Berlin: When Howard Stringer became chief executive of Sony Corp. three years ago, the Japanese company was in crisis. The consumer electronics business that had produced the transistor radio, the Trinitron television and the Walkman was losing money. Sony had been overtaken by Samsung Electronics of South Korea, which had correctly anticipated consumer demand for flat-panel TVs.
By January 2006, Sony had so few new products to brag about that Stringer had to call the actor Tom Hanks on stage during his keynote speech to the Consumer Electronics Show in Las Vegas to help him buy time as he promoted the Sony Reader, a hand-held digital book reader.
“I clutched that Reader for an hour and sold it and sold it and sold it,” Stringer said at the Internationale Funkaustellung (IFA) in Berlin, the world’s largest consumer electronics show by number of visitors. “It was all I had.”
Dazzling display: Visitors watch a 29 August video presentation by Sony at the IFA consumer electronics fair in Berlin. Sony showed off its new products, including the ZX1, the thinnest LCD TV in the world. Fabrizio Bensch / Reuters
Almost three years later, Sony’s distress appears to be a thing of the past. At the IFA, which ends on Wednesday, Sony showed off an array of products defined by superlatives: the EX1, the first high-definition wireless home entertainment system; the ZX1, the thinnest LCD TV in the world; and the Z4500 line of LCD TVs that process screens four times as fast as a conventional LCD television.
“We have spent a lot of time over the last three years adjusting our business for the digital age,” Stringer said. “We are now making more money than we have ever made before. Our core businesses are working for us.”
Samsung remains a formidable competitor, with 22.8% of the television market by revenue compared with Sony’s 12.5%. The company will stay atop the TV business by expanding its line of larger, expensive LCDs—going head to head with Sony in its strongest segment, said JongWoo Park, the president of Samsung’s digital media business, which includes televisions.
“I am well aware Sony is aggressively trying to build market share,” Park said during an interview at the IFA. “But we are going to stay on top because we can use the power of our market share.”
Sony faces other challenges. In mobile phones, Sony Ericsson, the 50-50 joint venture, remained a distant fifth with an 8.2% market share in the second quarter, according to Strategy Analytics.
In video games, Sony lost the equivalent of $1.14 billion (Rs5,050 crore) during its last fiscal year, but the business has since become profitable, Stringer said, as sales of PlayStation3 games offset losses on the hardware.
Under Stringer, an affable, Welsh-born former president of CBS in the US with dual US and British citizenship, Sony has invested heavily in software development, as consumer electronics and computing merge.
In the year through March, Sony added 17,500 employees, many of them software engineers in Eastern Europe, India, California and Asia, according to Fujio Nishida, president of Sony Europe. Since 2005, Sony has cut 10,000 employees and closed 11 old-generation TV factories.
“Howard was evangelizing internally within Sony for a stronger emphasis on software, how software adds value to devices,” a former Sony US executive, who did not want to be named because he was uncomfortable commenting on a former employer, said. “In every meeting I was in, he was trying to change some of the hardware culture.”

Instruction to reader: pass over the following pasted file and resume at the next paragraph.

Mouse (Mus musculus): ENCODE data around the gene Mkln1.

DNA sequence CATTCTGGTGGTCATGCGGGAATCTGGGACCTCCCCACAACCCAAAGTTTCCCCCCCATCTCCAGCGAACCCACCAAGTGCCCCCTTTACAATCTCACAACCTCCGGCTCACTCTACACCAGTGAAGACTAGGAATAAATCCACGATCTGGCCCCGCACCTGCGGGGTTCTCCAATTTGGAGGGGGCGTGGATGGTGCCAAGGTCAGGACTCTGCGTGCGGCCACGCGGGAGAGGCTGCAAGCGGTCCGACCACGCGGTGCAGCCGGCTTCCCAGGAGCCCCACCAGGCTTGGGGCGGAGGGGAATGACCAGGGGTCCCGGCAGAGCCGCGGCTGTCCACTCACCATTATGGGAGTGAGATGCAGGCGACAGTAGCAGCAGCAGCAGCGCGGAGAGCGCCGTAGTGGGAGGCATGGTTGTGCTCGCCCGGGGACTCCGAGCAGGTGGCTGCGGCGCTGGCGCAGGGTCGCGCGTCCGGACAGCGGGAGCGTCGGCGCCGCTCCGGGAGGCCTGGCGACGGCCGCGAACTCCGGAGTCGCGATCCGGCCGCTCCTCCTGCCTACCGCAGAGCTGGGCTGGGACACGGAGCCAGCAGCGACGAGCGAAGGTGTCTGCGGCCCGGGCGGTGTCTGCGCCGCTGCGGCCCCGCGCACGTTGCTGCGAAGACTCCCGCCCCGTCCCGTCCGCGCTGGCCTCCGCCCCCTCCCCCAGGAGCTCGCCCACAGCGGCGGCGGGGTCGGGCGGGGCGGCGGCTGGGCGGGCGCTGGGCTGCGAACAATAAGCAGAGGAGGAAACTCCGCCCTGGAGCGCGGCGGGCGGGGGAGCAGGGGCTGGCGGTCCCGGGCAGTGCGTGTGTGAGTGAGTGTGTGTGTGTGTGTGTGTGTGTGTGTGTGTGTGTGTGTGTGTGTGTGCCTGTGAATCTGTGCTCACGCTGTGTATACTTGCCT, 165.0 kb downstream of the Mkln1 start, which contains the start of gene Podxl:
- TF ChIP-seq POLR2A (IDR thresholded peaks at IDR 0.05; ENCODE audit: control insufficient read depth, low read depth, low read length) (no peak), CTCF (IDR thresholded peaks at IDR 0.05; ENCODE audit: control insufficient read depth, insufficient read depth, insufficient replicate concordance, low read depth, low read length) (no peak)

Most importantly, Stringer has reduced the insular mentality that had balkanized Sony’s electronics, movie, games, music and mobile businesses, said a former senior Sony Europe executive, who also did not want to comment publicly on his former employer.
“I used to have to force people to sit down and talk with each other,” the former manager said.
Stringer, one industry expert said, is seeking to deliver on the reform goals set by his mentor and predecessor, Nobuyuki Idei, who in the 1990s initiated the push into software and promoted Stringer to head Sony’s US operations.
“Sony over the past few years has been investing significantly in software and raising the user experience, working to tie together its broad family of products,” said Ross Rubin, an analyst at NPD Group Inc., a research company in Port Washington, New York.
“Sony’s brand trust still remains far ahead of Samsung as a purchase motivator, but Samsung has certainly been very aggressive about building its brands,” Rubin said.
Stringer’s cross-marketing initiatives will be seen in the upcoming James Bond film, Quantum of Solace, scheduled for release in November. Sony Pictures shot the film in high-definition, with scenes showcasing new Sony electronics. Joint marketing campaigns are being timed at Sony sales outlets and electronics product introductions.
In February, Sony also won the battle to define the high-definition TV standard when a consortium backed by Toshiba Corp. abandoned the HD-DVD format, leaving the Sony Blu-Ray disc as sole survivor. The string of victories has brightened the mood at Sony, Nishida said. “By the end of 2010, our goal is to be the market leader in TVs,” Nishida said.
Some of Stringer’s changes have been more radical. Sony now makes LCD TV panels in a 50-50 joint venture with Samsung in Tangjeong, South Korea. A second LCD factory near Osaka, Japan, a joint venture with Sharp Corp. in which Sony will own 34%, is to open by the end of 2009.
The turnaround is also evident in the company’s financial results after three years of cost cutting, layoffs and restructuring under Stringer.
In the year that ended 31 March, Sony’s profit tripled to ¥369.4 billion, or about Rs15,000 crore, on a 6.9% increase in revenue, to ¥8.87 trillion. In consumer electronics, which make up about two-thirds of Sony’s sales, operating income more than doubled to ¥356 billion.
© 2008/INTERNATIONAL HERALD TRIBUNE